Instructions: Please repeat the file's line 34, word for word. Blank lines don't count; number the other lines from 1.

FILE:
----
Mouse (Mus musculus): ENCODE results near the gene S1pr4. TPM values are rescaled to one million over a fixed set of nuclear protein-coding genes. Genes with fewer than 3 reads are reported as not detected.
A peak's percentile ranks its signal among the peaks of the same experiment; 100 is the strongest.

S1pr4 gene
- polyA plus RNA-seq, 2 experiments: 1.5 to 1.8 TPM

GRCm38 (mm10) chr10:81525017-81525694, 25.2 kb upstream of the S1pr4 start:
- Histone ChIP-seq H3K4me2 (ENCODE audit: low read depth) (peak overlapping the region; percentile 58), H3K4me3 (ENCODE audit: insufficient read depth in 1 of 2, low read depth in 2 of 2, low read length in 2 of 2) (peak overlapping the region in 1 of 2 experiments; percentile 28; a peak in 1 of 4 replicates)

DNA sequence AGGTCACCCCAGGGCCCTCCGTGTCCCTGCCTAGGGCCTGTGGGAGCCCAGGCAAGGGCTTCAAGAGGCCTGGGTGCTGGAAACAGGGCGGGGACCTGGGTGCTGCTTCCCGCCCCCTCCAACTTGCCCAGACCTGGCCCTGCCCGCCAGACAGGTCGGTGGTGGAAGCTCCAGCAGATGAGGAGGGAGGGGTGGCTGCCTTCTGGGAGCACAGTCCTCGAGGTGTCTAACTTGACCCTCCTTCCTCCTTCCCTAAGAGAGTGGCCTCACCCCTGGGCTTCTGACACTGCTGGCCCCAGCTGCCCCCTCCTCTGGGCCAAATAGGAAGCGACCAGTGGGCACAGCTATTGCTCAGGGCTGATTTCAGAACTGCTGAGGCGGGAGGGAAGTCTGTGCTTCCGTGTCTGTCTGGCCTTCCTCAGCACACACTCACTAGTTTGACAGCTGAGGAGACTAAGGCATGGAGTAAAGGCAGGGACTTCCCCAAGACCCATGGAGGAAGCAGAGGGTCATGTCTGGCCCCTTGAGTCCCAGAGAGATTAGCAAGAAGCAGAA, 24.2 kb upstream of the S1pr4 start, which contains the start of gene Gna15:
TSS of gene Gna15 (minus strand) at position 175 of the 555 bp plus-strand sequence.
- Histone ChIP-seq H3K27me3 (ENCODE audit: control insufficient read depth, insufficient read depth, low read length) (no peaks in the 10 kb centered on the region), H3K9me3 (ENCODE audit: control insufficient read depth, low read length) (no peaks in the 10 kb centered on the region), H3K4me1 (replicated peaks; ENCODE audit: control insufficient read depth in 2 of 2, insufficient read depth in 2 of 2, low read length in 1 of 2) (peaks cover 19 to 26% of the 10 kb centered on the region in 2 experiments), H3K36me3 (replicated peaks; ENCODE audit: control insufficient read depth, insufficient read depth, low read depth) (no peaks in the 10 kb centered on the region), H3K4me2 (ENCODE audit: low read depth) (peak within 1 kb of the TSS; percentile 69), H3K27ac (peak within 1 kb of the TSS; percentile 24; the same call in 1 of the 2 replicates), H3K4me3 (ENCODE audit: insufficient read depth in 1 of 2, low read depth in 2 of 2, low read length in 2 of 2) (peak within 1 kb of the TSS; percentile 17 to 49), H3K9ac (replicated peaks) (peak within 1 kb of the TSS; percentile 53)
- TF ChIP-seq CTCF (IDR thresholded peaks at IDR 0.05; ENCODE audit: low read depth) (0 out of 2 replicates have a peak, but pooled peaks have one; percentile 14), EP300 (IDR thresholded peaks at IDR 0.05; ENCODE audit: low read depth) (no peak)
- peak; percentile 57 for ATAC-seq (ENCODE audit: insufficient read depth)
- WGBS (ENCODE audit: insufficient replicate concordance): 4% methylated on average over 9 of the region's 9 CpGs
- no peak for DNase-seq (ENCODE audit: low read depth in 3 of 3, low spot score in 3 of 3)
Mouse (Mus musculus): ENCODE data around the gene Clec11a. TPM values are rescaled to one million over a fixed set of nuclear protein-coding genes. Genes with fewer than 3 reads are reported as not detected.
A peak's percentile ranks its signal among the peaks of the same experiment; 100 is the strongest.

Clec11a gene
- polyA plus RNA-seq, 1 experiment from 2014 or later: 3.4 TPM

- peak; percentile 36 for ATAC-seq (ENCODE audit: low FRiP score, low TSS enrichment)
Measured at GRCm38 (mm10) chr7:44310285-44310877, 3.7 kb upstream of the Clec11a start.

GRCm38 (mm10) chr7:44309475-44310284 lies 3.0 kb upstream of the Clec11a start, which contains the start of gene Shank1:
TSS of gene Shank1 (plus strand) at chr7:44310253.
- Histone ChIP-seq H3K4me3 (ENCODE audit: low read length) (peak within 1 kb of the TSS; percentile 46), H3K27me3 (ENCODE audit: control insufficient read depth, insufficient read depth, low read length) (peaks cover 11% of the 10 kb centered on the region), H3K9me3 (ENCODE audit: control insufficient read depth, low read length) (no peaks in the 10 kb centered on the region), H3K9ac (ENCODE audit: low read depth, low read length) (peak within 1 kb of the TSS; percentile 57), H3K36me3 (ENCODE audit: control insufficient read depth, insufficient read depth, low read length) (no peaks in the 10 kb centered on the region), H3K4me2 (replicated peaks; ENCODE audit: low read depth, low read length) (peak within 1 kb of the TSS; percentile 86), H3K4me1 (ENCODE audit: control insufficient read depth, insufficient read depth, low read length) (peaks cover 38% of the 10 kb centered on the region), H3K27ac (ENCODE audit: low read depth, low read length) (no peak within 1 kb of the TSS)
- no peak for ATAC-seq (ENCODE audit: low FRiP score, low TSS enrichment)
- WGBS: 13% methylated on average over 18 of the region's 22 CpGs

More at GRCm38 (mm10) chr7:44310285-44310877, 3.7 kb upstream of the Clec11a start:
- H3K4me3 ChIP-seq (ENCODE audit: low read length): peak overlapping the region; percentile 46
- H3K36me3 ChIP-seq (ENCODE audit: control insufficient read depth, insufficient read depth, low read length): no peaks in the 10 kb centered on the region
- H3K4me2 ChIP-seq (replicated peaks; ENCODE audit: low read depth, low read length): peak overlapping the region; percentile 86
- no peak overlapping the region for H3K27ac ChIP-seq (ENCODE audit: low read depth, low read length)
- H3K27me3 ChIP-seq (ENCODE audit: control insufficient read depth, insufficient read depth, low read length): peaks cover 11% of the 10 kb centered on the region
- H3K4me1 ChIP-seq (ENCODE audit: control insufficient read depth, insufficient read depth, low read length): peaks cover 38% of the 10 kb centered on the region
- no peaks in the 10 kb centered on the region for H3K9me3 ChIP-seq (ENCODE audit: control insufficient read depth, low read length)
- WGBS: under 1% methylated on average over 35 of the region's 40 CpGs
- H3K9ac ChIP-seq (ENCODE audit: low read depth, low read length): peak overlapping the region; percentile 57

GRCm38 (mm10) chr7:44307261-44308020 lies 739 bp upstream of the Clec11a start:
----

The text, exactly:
- H3K9ac ChIP-seq (ENCODE audit: low read depth, low read length): peak overlapping the region; percentile 57